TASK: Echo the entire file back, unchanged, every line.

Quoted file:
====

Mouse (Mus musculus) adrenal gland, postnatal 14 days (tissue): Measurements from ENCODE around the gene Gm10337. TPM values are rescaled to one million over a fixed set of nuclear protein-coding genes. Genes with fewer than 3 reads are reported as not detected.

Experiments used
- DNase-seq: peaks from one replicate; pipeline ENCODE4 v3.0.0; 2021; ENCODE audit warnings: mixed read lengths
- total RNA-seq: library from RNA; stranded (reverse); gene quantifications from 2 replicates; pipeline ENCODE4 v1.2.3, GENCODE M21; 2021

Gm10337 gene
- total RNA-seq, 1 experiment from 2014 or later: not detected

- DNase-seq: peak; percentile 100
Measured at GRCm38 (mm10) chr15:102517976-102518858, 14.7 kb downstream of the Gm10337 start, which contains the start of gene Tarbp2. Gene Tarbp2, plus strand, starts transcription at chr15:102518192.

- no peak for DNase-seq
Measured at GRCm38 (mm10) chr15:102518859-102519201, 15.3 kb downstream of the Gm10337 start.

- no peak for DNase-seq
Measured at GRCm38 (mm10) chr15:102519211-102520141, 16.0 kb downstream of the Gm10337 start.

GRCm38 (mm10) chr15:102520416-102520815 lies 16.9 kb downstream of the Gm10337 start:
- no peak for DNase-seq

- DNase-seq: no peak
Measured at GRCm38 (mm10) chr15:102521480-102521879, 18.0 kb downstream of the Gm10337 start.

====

Mouse (Mus musculus) adrenal gland, postnatal 14 days (tissue): Measurements from ENCODE around the gene Gm10337. TPM values are rescaled to one million over a fixed set of nuclear protein-coding genes. Genes with fewer than 3 reads are reported as not detected.

Experiments used
- DNase-seq: peaks from one replicate; pipeline ENCODE4 v3.0.0; 2021; ENCODE audit warnings: mixed read lengths
- total RNA-seq: library from RNA; stranded (reverse); gene quantifications from 2 replicates; pipeline ENCODE4 v1.2.3, GENCODE M21; 2021

Gm10337 gene
- total RNA-seq, 1 experiment from 2014 or later: not detected

- DNase-seq: peak; percentile 100
Measured at GRCm38 (mm10) chr15:102517976-102518858, 14.7 kb downstream of the Gm10337 start, which contains the start of gene Tarbp2. Gene Tarbp2, plus strand, starts transcription at chr15:102518192.

- no peak for DNase-seq
Measured at GRCm38 (mm10) chr15:102518859-102519201, 15.3 kb downstream of the Gm10337 start.

- no peak for DNase-seq
Measured at GRCm38 (mm10) chr15:102519211-102520141, 16.0 kb downstream of the Gm10337 start.

GRCm38 (mm10) chr15:102520416-102520815 lies 16.9 kb downstream of the Gm10337 start:
- no peak for DNase-seq

- DNase-seq: no peak
Measured at GRCm38 (mm10) chr15:102521480-102521879, 18.0 kb downstream of the Gm10337 start.